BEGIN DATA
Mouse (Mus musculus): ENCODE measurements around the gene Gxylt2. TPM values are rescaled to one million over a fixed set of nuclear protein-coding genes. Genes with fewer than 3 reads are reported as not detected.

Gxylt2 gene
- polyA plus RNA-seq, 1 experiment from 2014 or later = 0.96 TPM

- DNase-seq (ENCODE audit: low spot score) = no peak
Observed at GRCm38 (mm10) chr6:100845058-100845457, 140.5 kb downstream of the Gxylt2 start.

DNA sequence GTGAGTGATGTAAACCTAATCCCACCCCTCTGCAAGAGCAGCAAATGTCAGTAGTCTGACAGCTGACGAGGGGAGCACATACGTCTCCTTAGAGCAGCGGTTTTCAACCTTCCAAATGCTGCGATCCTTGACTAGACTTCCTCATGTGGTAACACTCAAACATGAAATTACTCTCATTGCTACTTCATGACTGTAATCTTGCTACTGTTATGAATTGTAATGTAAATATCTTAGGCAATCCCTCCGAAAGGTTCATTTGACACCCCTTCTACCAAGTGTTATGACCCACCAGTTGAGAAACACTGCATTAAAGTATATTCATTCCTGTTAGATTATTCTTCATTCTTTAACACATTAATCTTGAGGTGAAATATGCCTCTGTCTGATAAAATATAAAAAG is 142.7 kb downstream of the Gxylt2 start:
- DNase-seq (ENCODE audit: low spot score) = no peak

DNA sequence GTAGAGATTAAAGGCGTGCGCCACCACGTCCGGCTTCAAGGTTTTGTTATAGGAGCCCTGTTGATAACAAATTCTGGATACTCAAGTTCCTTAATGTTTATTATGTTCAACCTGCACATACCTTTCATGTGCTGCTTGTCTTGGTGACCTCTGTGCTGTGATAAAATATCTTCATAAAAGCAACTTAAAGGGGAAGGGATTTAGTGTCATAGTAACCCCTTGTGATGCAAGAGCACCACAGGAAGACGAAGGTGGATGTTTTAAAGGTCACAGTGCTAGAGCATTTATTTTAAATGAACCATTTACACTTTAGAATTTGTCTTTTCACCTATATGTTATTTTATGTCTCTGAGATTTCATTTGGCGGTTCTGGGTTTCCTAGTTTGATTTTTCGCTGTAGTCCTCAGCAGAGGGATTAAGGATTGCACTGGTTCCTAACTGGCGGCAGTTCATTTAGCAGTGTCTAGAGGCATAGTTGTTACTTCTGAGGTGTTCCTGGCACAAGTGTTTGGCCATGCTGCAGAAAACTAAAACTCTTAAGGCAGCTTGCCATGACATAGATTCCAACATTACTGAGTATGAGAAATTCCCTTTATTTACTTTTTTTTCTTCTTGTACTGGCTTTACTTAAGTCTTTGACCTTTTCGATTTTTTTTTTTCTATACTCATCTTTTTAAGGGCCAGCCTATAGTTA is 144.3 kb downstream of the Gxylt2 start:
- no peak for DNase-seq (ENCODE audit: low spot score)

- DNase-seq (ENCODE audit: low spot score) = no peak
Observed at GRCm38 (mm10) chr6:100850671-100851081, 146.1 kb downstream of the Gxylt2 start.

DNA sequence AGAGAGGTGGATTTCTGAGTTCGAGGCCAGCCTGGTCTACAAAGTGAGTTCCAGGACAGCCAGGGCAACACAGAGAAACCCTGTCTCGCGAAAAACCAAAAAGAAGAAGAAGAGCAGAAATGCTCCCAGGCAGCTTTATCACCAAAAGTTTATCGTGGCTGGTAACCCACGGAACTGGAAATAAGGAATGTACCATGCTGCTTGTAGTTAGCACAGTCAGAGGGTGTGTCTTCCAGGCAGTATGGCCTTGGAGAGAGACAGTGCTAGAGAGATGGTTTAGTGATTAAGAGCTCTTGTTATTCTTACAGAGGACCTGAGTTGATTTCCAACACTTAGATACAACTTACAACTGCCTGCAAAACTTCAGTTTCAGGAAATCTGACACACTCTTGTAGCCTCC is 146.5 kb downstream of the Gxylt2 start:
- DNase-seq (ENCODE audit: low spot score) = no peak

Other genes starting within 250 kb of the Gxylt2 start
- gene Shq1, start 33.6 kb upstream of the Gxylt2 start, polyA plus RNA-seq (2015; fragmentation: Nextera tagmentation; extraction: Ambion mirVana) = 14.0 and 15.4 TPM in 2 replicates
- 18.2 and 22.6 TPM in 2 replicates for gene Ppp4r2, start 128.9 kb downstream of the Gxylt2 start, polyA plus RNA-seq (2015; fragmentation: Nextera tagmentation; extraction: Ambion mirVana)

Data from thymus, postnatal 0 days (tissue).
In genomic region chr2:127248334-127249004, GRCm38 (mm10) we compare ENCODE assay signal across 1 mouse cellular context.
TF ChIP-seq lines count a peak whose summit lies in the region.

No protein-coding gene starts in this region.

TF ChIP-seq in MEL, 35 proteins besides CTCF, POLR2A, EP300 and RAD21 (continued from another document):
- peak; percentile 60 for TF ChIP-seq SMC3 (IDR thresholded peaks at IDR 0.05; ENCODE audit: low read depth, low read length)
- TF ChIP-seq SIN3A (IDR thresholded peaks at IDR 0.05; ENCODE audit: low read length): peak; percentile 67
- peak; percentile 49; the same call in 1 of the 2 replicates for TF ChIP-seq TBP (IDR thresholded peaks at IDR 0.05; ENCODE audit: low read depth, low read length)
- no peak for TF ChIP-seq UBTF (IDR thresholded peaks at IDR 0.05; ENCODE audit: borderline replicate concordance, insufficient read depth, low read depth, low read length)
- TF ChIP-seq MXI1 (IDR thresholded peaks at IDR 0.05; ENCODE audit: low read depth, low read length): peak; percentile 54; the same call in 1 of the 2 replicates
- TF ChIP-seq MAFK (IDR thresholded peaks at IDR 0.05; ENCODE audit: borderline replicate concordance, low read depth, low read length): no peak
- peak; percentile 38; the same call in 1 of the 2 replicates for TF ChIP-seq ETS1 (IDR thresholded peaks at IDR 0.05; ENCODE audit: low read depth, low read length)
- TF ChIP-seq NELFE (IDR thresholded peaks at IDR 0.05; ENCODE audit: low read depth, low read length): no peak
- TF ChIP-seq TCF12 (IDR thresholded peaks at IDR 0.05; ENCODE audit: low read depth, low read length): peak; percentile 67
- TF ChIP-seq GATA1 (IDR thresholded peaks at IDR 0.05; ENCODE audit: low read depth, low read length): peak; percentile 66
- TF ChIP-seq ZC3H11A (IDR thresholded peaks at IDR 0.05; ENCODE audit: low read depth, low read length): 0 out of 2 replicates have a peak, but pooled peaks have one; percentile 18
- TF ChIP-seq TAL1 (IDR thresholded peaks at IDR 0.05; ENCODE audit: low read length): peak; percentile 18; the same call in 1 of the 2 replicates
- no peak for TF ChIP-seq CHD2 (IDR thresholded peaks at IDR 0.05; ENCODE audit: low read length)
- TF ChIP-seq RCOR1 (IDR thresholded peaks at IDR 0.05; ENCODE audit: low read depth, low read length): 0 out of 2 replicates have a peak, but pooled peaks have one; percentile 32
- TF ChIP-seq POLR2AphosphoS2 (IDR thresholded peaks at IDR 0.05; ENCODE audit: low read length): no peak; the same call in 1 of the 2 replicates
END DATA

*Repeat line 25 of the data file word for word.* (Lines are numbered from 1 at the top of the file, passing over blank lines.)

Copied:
- no peak for TF ChIP-seq UBTF (IDR thresholded peaks at IDR 0.05; ENCODE audit: borderline replicate concordance, insufficient read depth, low read depth, low read length)